Kellogg‘s investment fund Eighteen94Capital is among a number of investors to put US$35m into MycoTechnology, a US company that uses mushrooms to create ingredients for the food and beverage industry.

Founded in 2013, Colorado-based Mycotechnology introduced ClearTaste, the world’s first certified organic bitter blocker, which helps companies reduce the sugar content in their products. The firm is now “taking on the challenges faced by the protein industry” with its Shiitake mushroom fermented protein called PureTaste. 

Mycotechnology plans to use part of the funds to build a new production facility in Aurora for PureTaste, a digestible, non-genetically modified, vegan mushroom protein that is low in calories, fat and carbohydrates, but full of vitamins and minerals. The new facility will initially produce 4,000 metric tons of PureTaste a year. 

The company’s CEO and co-founder Alan Hahn said: “We are rapidly approaching a time where we will be unable to support the population with enough protein to sustain life. Proteins with high concentrations of amino-acids tend to have a bitter taste which has seriously limited the adoption of alternative proteins; however, with PureTaste we have solved this challenge and the taste is great!”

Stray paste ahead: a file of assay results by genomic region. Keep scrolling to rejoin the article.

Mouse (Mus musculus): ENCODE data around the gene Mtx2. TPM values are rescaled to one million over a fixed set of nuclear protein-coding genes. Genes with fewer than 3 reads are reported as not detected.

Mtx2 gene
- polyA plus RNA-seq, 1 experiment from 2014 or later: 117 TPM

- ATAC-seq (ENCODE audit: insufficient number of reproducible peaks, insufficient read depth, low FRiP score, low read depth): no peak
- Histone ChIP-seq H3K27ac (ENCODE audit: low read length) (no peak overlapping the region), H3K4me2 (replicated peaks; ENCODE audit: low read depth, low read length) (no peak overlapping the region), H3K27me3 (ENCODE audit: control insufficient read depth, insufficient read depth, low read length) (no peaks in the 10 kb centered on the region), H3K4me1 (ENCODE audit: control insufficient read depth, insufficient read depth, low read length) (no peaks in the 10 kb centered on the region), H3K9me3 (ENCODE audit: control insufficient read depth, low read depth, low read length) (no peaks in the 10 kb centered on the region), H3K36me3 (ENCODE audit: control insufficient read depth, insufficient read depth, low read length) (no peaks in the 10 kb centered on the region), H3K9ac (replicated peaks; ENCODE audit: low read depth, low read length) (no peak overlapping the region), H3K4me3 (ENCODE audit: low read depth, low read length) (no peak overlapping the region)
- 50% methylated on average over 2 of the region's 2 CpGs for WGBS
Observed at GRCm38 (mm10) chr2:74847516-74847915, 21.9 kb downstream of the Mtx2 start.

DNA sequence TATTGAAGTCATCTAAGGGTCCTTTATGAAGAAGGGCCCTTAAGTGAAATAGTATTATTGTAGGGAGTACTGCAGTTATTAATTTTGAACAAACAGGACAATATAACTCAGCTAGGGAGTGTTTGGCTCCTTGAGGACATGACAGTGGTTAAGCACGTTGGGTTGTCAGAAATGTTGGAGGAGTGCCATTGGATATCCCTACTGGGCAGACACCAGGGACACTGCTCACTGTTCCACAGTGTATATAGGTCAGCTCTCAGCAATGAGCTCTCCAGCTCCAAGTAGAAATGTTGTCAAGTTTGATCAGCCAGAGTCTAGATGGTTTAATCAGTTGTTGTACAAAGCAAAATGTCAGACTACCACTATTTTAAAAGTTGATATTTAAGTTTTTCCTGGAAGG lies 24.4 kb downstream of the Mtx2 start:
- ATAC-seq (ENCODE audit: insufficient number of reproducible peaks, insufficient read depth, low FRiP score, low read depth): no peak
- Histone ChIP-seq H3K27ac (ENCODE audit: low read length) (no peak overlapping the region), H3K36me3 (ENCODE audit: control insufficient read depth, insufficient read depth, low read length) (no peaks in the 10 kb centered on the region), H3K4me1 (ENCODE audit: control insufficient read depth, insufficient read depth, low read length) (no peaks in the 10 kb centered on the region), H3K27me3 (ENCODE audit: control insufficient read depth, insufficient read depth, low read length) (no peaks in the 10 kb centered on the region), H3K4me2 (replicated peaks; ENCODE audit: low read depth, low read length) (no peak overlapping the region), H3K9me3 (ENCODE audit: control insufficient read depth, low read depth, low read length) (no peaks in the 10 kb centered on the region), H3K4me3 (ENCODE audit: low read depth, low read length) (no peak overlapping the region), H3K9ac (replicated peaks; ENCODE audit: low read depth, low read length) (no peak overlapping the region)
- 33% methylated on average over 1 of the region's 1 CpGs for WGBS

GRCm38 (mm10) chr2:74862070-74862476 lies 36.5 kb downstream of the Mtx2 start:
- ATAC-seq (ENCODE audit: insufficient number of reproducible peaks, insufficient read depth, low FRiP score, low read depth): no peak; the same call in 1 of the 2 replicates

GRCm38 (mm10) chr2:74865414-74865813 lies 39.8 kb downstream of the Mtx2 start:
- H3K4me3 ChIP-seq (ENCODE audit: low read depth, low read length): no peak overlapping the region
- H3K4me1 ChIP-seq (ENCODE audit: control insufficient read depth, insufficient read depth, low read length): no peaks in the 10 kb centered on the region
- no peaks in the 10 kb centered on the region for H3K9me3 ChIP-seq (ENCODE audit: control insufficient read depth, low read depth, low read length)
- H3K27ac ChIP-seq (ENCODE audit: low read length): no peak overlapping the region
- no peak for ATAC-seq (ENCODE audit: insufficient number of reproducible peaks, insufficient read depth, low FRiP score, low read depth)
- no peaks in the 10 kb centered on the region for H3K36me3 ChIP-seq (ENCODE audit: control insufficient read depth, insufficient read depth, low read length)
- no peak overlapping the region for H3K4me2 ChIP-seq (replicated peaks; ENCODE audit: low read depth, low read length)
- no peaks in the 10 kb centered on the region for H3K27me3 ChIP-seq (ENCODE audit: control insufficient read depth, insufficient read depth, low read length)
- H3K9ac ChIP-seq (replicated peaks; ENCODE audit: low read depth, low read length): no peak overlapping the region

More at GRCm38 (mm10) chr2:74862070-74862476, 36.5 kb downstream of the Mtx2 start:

The so-called round B financing was led by S2G Capital, with Bunge Ventures and Emerson Collective supporting. Health For Life Capital/Seventure Partners, Middleland Capital, Tao Capital Partners, Continental Grain, GreatPoint Ventures, Closed Loop Capital and Windy City also contributed.

“We are excited about this investment in MycoTechnology because not only do they make an innovative, non-animal protein source that also has a clean flavour profile, but their process is highly sustainable,” said Sanjeev Krishnan, managing director of S2G Capital. 

Kellogg set up its Eighteen94 Capital investment vehicle last year to make “minority investments” in companies pioneering what it called “next-generation innovation” in the food sector.

The fund made its first investment in January, when Kellogg led an investment round worth US$4.3m in Kuli Kuli, a US company making bars and powders from the plant food moringa. Other backers were Canada-based InvestEco and US venture capital firm S2G Ventures.

In June, Kellogg led a round of investment in US plant-based smoothie firm Bright Greens.